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YES Network president Jon Litner ecstatic over Yankees ratings

Yankees outfielder Aaron Judge follows through on a

Yankees outfielder Aaron Judge follows through on a seventh-inning RBI single against the Red Sox at Yankee Stadium on Tuesday. Credit: Jim McIsaac

Why was that man sitting in the expensive seats at Yankee Stadium smiling most times you saw him Tuesday and Wednesday behind righthanded batters from the first-base camera angle?

Because he is Jon Litner, president of the YES Network, and if you think you are happy about the team’s 17-1 surge, join the club.

“I think it’s electric and magical and obviously incredibly gratifying,” Litner said before Thursday night’s game, referring to the Yankees’ best in-season stretch since 1953 and the resulting euphoria among YES’ viewers and business partners.

On Tuesday night, YES averaged 6.76 percent of area homes for the Red Sox-Yankees game, its best for a regular-season game since 2012. (Not counting Derek Jeter’s home finale in 2014, which had a rating north of 10.)

It also was the highest-rated Yankees game in April or May since 2010.

On Wednesday night, YES averaged a 5.66 rating even though the game also was on ESPN, which had a 1.10 rating, for a total of . . . 6.76 again! YES’ coverage was the highest-rated TV show of any kind in the New York market that night.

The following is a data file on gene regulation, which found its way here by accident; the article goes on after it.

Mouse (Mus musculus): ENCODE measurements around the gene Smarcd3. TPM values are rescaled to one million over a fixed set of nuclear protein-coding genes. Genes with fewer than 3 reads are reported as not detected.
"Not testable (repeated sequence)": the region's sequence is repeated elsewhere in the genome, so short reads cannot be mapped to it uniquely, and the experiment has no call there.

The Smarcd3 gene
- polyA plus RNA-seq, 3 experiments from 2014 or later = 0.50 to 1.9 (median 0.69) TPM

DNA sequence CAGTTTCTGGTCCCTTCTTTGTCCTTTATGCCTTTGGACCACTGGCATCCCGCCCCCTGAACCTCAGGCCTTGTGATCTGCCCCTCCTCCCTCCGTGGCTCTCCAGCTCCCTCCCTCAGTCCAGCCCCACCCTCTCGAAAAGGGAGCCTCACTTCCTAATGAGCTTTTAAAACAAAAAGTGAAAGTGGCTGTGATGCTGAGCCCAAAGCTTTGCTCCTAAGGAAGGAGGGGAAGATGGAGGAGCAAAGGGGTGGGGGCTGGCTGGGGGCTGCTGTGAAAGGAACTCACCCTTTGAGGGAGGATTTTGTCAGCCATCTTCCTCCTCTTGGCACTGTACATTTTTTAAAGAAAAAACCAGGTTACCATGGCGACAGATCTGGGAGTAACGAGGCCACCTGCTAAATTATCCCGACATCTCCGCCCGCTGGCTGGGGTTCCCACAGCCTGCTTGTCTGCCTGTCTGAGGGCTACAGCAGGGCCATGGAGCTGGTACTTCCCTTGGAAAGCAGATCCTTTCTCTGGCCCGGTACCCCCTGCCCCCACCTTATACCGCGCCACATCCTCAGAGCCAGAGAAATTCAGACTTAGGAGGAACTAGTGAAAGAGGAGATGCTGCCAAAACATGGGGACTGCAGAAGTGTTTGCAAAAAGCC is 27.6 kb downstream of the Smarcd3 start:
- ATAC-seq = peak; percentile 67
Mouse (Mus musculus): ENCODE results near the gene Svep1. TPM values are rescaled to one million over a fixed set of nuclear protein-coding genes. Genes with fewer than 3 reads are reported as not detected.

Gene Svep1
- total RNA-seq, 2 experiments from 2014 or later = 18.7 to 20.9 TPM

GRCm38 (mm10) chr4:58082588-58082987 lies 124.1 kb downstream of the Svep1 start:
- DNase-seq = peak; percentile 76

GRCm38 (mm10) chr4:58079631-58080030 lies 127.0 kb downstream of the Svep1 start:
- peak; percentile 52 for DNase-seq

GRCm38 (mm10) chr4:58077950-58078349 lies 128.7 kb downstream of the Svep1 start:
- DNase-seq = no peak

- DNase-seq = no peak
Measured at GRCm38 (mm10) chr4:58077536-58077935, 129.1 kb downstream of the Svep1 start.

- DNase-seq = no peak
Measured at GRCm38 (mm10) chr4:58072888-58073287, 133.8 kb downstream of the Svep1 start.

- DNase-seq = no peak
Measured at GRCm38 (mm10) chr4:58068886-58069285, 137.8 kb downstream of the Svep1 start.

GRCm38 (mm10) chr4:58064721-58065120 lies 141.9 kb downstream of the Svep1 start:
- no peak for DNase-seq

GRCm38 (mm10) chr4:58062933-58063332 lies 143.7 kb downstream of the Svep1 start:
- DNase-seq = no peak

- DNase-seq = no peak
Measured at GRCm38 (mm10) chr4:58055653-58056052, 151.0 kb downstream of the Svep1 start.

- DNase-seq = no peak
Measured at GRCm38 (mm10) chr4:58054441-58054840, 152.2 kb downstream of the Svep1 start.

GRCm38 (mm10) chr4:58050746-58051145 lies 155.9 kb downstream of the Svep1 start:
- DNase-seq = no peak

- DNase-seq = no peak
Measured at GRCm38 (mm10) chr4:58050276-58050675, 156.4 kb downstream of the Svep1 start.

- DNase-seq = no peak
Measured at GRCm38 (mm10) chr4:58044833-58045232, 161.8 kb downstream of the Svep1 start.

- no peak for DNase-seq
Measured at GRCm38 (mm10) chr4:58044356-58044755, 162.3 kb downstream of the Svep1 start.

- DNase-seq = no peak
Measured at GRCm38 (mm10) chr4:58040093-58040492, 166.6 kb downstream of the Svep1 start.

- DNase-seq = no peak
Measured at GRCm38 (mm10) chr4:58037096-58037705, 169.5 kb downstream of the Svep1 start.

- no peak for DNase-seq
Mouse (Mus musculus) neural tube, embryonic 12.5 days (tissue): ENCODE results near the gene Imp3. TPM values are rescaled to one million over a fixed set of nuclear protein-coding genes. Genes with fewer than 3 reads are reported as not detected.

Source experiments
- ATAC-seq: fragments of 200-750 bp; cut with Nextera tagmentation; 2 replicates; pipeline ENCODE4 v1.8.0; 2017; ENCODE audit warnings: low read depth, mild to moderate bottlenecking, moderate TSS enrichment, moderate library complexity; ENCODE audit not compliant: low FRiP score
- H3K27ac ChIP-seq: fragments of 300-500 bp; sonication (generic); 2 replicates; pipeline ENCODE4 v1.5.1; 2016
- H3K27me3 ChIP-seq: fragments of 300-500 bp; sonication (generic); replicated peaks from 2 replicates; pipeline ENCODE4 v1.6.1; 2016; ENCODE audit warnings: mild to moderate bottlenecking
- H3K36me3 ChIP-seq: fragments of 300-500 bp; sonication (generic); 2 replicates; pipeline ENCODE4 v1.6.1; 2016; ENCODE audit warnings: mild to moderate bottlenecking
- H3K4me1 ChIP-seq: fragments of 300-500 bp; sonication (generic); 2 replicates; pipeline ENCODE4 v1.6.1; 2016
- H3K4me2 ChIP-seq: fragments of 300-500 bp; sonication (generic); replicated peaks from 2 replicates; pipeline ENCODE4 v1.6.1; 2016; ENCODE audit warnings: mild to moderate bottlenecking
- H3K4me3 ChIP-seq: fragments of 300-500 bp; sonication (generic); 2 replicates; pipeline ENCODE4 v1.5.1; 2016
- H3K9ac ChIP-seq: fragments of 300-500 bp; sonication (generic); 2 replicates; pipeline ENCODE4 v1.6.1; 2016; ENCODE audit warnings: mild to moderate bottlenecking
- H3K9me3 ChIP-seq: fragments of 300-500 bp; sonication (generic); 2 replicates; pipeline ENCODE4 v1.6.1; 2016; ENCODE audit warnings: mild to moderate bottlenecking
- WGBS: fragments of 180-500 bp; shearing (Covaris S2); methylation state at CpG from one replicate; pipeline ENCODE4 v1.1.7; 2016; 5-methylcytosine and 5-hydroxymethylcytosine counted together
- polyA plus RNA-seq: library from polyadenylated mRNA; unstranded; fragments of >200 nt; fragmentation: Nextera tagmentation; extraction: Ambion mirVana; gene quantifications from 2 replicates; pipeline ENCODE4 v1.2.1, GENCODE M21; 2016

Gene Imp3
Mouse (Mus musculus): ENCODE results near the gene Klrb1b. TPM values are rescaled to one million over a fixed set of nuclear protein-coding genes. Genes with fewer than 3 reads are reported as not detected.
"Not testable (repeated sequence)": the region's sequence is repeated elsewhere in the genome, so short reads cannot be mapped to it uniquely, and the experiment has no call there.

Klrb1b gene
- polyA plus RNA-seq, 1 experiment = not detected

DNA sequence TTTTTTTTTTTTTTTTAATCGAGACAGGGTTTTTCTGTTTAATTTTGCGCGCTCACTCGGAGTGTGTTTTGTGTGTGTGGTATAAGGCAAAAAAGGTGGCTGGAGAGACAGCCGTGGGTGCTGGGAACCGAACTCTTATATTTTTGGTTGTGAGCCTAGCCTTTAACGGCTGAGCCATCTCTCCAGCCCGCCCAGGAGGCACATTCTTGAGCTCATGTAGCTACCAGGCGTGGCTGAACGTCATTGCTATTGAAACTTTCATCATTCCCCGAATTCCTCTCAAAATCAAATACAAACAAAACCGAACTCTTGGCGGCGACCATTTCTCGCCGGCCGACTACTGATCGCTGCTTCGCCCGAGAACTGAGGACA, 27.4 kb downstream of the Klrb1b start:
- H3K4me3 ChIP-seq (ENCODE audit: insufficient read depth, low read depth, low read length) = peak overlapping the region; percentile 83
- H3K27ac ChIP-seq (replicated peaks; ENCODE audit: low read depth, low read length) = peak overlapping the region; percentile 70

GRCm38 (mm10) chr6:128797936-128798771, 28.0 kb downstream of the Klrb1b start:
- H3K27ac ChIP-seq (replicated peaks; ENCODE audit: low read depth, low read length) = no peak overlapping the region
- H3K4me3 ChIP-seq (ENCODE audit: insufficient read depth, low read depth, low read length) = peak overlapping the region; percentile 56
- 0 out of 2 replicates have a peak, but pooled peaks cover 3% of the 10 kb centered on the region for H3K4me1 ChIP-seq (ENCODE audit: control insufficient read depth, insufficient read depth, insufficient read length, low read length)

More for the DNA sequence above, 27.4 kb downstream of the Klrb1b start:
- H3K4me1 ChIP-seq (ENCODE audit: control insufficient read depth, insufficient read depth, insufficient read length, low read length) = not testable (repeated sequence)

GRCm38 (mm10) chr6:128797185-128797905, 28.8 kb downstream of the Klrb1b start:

Overall, YES’ Yankees games are averaging 3.93 percent of homes, 16 percent better than last year and its best start in six years.

Like every local TV executive, Litner accepts there is nothing he can do about the team’s record. The goal is to be ready for any eventuality.

“Team performance is something we can’t control,” he said “What we can control is putting ourselves in a position to capitalize on it.”

That includes both on the business side and in production. Regarding the latter, Litner pointed to the use of Statcast to measure things such as exit velocity, and super slow motion cameras.

And, yes, he endorsed YES’ addition this season of a strike zone graphic for every pitch — one that is thinner than other versions but which still has annoyed many viewers.

“We think it is an enhancing element,” Litner said. “Our analysts really have taken to it and think it’s terrific and we really do think it’s serving our viewers.”

YES’ rising Yankees tide seems to be lifting even its late afternoon simulcast of ESPN New York radio’s “The Michael Kay Show,” which stars YES’ lead Yankees play-by-play man and has enjoyed some of its strongest ratings to date of late.

“As it relates to Michael Kay, I think what happens is that talk radio tends to gravitate to the biggest stories, and in New York there’s nothing bigger than the Yankees right now,” Litner said. “There’s an electricity that’s coursing through this town.”

YES will not directly benefit from Thursday night’s Red Sox-Yankees series finale. That game is on WPIX, one of 21 that Channel 11 will carry under a licensing deal with YES.

Why would YES give up a Red Sox game? “We work on a schedule that works for us and works for them,” Litner said. In other words, WPIX annually gets its share of marquee games. Thursday night is one of them.

But if the Yankees keep up this pace, YES will have plenty more big ratings where this week’s came from.

Said Litner, “Winning makes us all look like geniuses.”

New York Sports